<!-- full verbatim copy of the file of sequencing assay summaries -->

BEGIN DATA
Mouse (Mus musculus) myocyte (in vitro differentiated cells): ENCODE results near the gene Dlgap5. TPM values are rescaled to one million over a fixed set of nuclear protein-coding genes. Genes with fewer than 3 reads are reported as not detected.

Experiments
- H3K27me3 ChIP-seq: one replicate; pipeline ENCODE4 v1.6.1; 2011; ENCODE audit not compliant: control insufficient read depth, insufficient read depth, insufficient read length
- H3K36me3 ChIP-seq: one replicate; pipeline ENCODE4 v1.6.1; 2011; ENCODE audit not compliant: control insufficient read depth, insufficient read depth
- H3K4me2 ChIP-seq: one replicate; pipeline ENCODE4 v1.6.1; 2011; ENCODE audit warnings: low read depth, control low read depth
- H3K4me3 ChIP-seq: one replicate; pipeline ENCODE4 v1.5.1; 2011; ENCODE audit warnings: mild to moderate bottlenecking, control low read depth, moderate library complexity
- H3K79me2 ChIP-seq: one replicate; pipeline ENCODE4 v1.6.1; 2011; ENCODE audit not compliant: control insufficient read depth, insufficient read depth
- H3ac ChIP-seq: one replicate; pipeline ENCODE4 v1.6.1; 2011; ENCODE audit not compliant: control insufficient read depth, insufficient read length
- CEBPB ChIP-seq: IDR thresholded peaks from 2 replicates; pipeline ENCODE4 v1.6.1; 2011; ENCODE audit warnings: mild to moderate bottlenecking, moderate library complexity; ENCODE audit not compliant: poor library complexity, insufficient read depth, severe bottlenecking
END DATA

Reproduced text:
Mouse (Mus musculus) myocyte (in vitro differentiated cells): ENCODE results near the gene Dlgap5. TPM values are rescaled to one million over a fixed set of nuclear protein-coding genes. Genes with fewer than 3 reads are reported as not detected.

Experiments
- H3K27me3 ChIP-seq: one replicate; pipeline ENCODE4 v1.6.1; 2011; ENCODE audit not compliant: control insufficient read depth, insufficient read depth, insufficient read length
- H3K36me3 ChIP-seq: one replicate; pipeline ENCODE4 v1.6.1; 2011; ENCODE audit not compliant: control insufficient read depth, insufficient read depth
- H3K4me2 ChIP-seq: one replicate; pipeline ENCODE4 v1.6.1; 2011; ENCODE audit warnings: low read depth, control low read depth
- H3K4me3 ChIP-seq: one replicate; pipeline ENCODE4 v1.5.1; 2011; ENCODE audit warnings: mild to moderate bottlenecking, control low read depth, moderate library complexity
- H3K79me2 ChIP-seq: one replicate; pipeline ENCODE4 v1.6.1; 2011; ENCODE audit not compliant: control insufficient read depth, insufficient read depth
- H3ac ChIP-seq: one replicate; pipeline ENCODE4 v1.6.1; 2011; ENCODE audit not compliant: control insufficient read depth, insufficient read length
- CEBPB ChIP-seq: IDR thresholded peaks from 2 replicates; pipeline ENCODE4 v1.6.1; 2011; ENCODE audit warnings: mild to moderate bottlenecking, moderate library complexity; ENCODE audit not compliant: poor library complexity, insufficient read depth, severe bottlenecking